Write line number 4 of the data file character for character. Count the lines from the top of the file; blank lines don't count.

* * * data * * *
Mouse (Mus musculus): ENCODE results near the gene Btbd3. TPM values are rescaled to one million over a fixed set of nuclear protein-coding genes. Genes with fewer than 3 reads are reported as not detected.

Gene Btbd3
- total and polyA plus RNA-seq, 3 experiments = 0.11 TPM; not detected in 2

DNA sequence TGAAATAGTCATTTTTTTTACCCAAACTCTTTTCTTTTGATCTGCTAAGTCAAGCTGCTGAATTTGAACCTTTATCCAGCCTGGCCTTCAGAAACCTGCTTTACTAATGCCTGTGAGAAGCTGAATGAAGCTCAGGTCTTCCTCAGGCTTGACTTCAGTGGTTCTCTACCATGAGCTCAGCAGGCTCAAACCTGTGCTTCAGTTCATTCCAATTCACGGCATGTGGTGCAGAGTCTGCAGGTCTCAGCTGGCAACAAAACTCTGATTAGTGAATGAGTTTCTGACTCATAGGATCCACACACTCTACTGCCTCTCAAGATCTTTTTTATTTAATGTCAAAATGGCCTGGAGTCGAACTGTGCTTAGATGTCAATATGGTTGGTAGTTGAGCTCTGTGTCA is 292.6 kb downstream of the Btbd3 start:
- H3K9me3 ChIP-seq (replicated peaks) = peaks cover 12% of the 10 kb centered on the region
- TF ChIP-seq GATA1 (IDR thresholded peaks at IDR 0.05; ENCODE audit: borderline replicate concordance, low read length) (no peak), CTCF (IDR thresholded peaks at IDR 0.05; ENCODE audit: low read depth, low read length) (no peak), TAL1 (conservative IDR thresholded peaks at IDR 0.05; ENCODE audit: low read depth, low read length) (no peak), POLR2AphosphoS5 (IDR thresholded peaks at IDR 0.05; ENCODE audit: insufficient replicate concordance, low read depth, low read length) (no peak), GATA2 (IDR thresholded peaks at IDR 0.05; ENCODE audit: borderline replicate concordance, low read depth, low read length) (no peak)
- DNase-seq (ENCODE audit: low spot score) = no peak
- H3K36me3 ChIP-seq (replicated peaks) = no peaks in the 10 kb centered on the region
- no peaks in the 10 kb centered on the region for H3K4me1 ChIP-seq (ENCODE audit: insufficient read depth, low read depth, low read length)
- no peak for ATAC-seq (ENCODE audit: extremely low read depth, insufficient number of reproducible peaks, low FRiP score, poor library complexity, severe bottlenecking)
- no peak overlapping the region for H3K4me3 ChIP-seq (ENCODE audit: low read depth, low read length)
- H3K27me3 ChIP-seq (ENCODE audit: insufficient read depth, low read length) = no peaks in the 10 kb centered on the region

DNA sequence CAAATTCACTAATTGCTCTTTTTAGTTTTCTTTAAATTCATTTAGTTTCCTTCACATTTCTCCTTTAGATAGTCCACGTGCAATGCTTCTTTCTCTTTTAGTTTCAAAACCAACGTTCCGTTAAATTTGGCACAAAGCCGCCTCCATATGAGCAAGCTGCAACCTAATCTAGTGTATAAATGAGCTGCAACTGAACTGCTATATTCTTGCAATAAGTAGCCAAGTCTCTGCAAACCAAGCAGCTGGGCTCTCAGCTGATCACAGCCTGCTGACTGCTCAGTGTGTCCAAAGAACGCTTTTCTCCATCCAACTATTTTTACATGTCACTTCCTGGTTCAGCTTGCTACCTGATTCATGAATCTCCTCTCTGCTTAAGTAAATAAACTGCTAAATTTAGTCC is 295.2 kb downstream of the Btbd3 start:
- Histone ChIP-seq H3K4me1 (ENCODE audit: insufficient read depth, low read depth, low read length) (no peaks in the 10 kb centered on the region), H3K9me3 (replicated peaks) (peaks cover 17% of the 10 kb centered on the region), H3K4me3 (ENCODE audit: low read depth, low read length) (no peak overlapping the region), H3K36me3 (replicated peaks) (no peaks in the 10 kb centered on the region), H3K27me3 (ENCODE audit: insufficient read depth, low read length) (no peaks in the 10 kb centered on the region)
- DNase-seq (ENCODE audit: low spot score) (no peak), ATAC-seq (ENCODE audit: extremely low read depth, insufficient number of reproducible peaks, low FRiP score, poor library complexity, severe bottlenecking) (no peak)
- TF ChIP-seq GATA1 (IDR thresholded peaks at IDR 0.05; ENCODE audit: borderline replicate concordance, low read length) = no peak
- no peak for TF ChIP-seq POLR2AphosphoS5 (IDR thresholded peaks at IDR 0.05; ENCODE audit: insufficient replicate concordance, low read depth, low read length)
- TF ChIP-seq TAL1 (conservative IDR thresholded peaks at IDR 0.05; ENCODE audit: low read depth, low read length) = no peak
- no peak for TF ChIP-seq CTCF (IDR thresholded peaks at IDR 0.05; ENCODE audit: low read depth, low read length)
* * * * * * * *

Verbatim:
DNA sequence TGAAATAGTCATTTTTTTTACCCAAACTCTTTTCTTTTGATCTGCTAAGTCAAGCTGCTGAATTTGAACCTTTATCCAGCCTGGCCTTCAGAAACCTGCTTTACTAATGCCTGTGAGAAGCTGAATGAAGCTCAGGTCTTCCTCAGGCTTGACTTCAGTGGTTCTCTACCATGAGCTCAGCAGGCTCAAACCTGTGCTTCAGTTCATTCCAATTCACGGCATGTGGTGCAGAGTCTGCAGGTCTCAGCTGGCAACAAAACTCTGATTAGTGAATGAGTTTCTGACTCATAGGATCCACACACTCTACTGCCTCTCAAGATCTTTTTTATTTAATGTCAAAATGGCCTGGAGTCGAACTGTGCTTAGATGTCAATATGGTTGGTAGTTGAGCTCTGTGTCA is 292.6 kb downstream of the Btbd3 start: